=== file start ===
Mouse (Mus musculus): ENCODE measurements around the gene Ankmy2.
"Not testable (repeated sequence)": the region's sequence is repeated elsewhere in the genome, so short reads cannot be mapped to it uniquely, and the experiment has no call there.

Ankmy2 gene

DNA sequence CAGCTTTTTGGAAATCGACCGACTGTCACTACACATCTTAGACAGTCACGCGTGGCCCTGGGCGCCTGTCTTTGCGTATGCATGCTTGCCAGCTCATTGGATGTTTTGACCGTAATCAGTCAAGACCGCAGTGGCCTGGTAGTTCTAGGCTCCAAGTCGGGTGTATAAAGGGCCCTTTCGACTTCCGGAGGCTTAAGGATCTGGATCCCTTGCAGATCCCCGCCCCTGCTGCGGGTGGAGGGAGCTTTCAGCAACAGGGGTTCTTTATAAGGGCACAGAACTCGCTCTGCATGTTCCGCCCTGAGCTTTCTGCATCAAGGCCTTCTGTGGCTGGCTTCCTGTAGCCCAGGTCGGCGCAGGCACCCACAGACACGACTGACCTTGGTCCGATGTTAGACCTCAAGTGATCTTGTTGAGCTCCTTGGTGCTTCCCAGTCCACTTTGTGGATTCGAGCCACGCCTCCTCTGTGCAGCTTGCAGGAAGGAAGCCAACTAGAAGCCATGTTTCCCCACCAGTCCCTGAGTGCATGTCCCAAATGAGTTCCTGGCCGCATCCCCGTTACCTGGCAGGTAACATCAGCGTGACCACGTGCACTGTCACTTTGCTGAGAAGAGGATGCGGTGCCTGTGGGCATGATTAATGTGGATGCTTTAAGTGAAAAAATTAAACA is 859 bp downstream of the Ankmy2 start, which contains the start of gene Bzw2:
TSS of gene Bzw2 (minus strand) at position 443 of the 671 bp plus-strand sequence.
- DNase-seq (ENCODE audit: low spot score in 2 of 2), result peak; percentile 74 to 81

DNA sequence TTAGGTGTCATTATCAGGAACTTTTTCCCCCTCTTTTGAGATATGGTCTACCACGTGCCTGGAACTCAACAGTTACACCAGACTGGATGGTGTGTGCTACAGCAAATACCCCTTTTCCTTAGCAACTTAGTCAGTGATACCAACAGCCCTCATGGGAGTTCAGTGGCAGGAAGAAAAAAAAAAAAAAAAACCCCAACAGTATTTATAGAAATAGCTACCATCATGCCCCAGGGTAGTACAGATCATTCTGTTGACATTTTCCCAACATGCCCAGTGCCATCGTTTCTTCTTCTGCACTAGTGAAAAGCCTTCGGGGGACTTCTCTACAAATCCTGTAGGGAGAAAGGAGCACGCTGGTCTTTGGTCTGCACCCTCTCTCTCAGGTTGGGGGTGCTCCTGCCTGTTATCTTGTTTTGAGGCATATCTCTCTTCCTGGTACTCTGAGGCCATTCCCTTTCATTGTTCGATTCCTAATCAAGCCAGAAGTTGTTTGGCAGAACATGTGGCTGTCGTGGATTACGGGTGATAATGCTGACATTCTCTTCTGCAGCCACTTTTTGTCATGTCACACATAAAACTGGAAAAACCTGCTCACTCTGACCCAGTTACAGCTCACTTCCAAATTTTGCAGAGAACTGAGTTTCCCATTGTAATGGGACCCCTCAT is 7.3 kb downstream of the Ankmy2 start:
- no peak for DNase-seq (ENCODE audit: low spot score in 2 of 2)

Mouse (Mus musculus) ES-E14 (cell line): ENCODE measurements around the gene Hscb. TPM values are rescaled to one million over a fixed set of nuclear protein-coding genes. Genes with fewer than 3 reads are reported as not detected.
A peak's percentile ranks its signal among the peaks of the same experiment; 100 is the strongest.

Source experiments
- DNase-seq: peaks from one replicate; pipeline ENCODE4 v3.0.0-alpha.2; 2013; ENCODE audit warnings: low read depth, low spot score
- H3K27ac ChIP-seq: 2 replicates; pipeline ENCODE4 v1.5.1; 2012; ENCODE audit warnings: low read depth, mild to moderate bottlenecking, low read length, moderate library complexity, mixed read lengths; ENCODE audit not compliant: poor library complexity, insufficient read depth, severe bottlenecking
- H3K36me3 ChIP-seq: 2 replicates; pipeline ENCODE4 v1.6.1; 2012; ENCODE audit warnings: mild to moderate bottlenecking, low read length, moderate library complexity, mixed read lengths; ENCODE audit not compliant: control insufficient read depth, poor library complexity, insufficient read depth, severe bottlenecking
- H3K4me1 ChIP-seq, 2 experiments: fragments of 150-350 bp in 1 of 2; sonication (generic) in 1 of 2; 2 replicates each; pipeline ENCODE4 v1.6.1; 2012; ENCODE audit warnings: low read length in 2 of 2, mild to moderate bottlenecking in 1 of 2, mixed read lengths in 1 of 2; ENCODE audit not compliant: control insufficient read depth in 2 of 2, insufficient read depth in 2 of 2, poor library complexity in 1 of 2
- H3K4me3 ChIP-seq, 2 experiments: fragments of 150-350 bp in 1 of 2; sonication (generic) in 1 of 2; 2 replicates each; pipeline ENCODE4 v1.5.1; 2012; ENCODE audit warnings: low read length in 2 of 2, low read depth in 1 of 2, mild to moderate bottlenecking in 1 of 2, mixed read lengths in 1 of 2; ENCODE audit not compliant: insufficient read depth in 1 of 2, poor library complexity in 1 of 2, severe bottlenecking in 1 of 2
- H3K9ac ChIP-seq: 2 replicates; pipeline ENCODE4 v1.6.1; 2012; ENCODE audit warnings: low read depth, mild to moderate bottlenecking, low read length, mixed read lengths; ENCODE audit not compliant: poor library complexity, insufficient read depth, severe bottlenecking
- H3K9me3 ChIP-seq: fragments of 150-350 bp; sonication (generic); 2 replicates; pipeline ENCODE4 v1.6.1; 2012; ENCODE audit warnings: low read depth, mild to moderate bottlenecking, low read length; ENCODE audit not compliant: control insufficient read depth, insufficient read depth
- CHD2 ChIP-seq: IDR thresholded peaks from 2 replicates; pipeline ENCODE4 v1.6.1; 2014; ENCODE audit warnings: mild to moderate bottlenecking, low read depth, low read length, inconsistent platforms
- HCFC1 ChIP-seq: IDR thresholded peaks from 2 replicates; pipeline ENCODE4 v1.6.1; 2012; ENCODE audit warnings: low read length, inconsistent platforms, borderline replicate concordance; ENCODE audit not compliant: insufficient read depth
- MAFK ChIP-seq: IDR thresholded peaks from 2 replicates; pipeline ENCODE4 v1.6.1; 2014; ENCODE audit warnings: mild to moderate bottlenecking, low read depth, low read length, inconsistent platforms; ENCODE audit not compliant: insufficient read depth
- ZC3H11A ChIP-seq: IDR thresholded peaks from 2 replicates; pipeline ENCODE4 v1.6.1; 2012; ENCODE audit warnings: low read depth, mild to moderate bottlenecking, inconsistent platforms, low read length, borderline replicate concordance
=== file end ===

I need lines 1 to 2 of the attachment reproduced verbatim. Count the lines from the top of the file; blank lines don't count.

Mouse (Mus musculus): ENCODE measurements around the gene Ankmy2.
"Not testable (repeated sequence)": the region's sequence is repeated elsewhere in the genome, so short reads cannot be mapped to it uniquely, and the experiment has no call there.